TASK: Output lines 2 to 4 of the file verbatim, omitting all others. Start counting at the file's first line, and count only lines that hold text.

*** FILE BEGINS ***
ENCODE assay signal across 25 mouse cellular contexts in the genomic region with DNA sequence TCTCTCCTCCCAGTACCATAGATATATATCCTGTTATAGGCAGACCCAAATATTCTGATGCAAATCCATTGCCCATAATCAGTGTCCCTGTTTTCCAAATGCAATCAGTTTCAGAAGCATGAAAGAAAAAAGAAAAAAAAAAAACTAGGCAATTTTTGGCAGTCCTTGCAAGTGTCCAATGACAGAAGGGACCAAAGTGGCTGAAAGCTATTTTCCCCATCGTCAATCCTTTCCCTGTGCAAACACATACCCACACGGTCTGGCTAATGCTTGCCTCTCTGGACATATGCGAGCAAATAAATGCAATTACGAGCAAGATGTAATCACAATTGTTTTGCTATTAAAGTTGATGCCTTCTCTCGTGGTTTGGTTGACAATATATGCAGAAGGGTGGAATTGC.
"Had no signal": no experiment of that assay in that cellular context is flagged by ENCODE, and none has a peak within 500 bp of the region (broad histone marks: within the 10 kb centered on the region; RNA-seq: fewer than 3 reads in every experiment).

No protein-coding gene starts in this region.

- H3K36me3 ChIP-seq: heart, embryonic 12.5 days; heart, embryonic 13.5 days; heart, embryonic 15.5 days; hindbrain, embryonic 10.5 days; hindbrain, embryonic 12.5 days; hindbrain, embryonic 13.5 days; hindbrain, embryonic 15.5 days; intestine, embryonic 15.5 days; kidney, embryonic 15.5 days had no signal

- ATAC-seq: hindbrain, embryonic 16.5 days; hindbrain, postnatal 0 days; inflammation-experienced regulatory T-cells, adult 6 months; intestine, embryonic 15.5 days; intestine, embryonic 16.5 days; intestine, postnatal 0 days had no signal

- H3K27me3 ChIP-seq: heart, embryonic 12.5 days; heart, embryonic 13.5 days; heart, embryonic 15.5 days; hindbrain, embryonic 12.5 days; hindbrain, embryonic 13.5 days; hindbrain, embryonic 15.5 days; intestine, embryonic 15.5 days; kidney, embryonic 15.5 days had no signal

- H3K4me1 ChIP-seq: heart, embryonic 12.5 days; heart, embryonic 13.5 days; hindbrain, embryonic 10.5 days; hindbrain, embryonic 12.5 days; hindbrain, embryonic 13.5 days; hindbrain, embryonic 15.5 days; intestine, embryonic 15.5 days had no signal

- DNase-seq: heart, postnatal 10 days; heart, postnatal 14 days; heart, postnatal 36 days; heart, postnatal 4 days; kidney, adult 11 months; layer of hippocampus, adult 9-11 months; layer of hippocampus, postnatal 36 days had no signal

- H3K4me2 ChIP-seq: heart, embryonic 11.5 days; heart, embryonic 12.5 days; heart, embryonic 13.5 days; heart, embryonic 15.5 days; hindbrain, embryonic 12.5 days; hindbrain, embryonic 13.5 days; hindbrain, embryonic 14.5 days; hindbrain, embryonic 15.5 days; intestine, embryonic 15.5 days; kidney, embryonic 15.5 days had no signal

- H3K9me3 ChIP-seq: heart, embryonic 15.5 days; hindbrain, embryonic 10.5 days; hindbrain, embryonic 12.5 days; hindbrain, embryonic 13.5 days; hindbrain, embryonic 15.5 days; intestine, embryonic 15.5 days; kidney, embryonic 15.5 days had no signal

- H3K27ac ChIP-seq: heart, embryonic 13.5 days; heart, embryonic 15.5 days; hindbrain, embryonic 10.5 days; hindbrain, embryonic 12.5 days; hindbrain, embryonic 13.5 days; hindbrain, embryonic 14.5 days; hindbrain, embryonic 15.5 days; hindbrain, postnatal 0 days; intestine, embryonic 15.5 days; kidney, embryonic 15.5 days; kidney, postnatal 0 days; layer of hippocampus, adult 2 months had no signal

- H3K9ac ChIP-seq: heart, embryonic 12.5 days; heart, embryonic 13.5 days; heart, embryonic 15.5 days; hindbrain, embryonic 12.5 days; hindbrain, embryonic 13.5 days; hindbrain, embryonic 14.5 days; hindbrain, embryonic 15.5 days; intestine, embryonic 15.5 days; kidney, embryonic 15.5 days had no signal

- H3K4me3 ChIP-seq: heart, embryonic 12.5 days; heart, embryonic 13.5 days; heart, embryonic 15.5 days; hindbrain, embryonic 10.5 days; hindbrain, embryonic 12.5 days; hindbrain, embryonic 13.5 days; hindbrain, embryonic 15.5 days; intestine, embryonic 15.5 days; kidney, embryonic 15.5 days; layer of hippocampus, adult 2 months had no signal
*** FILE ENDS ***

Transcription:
"Had no signal": no experiment of that assay in that cellular context is flagged by ENCODE, and none has a peak within 500 bp of the region (broad histone marks: within the 10 kb centered on the region; RNA-seq: fewer than 3 reads in every experiment).

No protein-coding gene starts in this region.

- H3K36me3 ChIP-seq: heart, embryonic 12.5 days; heart, embryonic 13.5 days; heart, embryonic 15.5 days; hindbrain, embryonic 10.5 days; hindbrain, embryonic 12.5 days; hindbrain, embryonic 13.5 days; hindbrain, embryonic 15.5 days; intestine, embryonic 15.5 days; kidney, embryonic 15.5 days had no signal